Do you find your eyes become fatigued after only a short time on the computer? Are you always having to tilt your head back in order to read the screen? Here are some tips that can help correct these problems.
Make sure your prescription is up to date – Usually prescription changes happen gradually; often times you won’t notice the change until it has become significant. This leads to eye strain, particularly when working in the intermediate and close ranges such as computer work. To avoid this, it is important to have your vision checked every year to ensure you are getting the most from your glasses.
Have a dedicated pair of computer glasses – It may be tempting to try to find glasses that will work in all situations, but the truth is there is no pair of glasses that will work perfectly in all situations. If you do a lot of work on the computer, it is important to have a dedicated pair of computer glasses that are set to have the maximum clarity at the distance of your computer screen. The power of the lens needed for the distance of the screen is different than the power needed for distance or reading vision. If you’re over 40 and using bifocals, trifocals, or progressive lenses, the limitations of your lenses can greatly impact your ability to see the computer. A lot of times this will cause you to move your head to an unnatural position to see the computer screen in focus. This not only leads to eye strain, but also neck and back fatigue. In a pair of dedicated computer glasses the lenses are made to provide a large viewing area with that specialized power for the computer so you don’t have to adjust your head to see the screen. Because of this your head and neck will be in a normal position, reducing fatigue and improving productivity.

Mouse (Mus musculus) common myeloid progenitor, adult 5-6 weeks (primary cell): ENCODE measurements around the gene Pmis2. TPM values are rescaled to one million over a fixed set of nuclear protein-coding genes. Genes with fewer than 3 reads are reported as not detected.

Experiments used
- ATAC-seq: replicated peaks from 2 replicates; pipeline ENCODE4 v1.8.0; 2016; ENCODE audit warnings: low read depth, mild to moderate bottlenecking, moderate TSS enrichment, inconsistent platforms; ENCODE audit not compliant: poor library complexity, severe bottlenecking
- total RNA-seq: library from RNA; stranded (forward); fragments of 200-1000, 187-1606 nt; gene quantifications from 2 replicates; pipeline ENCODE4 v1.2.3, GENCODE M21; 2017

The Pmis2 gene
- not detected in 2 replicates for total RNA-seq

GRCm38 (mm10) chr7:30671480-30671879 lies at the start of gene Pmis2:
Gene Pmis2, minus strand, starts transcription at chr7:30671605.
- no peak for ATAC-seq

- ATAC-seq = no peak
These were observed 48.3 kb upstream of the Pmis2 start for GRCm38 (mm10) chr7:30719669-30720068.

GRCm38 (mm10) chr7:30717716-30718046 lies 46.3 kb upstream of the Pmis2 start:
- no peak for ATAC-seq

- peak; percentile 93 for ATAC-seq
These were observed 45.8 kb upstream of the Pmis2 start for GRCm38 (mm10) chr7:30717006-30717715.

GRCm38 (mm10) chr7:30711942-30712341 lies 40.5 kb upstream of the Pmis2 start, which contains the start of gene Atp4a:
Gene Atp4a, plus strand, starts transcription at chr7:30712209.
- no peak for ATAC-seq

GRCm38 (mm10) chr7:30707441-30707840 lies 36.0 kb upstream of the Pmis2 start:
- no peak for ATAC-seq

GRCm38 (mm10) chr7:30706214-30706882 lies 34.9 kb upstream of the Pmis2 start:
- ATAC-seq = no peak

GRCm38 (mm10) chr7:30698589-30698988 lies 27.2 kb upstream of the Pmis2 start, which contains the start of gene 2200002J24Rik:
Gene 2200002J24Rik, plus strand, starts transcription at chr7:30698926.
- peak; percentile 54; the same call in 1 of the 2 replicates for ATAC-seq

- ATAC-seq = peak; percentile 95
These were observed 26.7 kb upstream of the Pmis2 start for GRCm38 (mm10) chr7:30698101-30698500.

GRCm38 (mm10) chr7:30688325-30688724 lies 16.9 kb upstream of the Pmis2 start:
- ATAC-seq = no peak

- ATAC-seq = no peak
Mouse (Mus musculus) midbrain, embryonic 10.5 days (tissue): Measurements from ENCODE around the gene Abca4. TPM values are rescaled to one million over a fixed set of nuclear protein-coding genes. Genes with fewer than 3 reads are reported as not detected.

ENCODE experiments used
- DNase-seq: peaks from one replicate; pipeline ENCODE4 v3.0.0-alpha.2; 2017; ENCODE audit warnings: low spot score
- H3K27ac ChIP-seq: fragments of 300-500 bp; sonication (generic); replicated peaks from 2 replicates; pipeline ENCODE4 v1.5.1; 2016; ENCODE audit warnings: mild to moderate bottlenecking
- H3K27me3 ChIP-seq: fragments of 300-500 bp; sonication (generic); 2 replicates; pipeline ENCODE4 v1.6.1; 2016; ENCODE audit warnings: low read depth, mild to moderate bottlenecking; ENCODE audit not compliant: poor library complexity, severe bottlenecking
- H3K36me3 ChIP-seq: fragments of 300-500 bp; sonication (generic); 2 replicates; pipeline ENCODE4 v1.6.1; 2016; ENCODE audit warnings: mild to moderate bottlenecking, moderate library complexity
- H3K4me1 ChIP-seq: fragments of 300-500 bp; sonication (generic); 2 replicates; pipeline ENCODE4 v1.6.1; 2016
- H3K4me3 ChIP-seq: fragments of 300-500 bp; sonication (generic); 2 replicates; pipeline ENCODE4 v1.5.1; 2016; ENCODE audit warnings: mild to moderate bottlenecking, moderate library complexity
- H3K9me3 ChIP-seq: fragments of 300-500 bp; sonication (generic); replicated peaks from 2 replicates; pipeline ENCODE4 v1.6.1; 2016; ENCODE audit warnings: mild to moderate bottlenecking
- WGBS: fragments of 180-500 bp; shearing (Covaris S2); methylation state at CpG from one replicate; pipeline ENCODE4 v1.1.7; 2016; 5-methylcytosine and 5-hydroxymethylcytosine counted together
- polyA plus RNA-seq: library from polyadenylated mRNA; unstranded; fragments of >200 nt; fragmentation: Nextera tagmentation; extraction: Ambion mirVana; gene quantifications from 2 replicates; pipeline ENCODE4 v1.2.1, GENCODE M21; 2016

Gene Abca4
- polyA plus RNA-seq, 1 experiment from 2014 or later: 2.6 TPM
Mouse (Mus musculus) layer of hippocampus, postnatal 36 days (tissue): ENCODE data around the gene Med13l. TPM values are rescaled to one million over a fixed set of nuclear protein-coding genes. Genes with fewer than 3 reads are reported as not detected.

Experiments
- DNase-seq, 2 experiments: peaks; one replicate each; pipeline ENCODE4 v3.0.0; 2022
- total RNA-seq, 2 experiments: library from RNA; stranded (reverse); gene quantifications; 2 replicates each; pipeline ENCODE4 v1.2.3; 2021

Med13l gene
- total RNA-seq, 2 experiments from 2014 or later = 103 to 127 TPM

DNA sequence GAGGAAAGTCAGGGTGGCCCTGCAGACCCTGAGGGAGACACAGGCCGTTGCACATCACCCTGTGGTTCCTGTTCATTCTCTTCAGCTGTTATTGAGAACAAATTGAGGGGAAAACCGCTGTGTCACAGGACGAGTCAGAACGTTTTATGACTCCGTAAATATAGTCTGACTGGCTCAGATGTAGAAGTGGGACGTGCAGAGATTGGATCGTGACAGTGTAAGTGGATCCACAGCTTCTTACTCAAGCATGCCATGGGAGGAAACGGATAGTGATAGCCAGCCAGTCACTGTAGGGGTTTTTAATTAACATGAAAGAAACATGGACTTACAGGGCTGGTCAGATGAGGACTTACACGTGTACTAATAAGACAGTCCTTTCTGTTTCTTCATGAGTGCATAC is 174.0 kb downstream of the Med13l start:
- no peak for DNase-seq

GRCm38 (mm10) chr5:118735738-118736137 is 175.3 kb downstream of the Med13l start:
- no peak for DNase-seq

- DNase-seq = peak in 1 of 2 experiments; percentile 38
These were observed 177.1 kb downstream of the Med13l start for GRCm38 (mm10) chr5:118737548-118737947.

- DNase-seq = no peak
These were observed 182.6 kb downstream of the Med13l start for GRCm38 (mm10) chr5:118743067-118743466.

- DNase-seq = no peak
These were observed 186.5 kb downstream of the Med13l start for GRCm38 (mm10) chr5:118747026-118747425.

Make sure your lenses filter blue light – Blue light is generated by computer, tablet, and phone screens. This particular wavelength of light is damaging to the eye and disrupts sleep patterns. Prolonged exposure to blue light during the work day can cause eye fatigue. It is also important to have an anti-reflective coating on your lenses. This type of coating helps to reduce glare from your computer screen, allowing the eye to focus easier.
Use the 20/20/20 rule – When working on the computer your blink rate is often significantly reduced. Typical blink rates are around 60 blinks per minute, but when working on the computer this can drop to as little as 10 blinks per minute and studies show that many of those are not actually complete blinks. As a result, the eye dries out easier and becomes fatigued faster – often leading to Computer Vision Syndrome. You can help avoid this by practicing the 20/20/20 rule. Every 20 minutes look away from the computer screen at an object at least 20 feet away. Completely close your eyes slowly, then open your eyes and focus on the distant object; do this 20 times.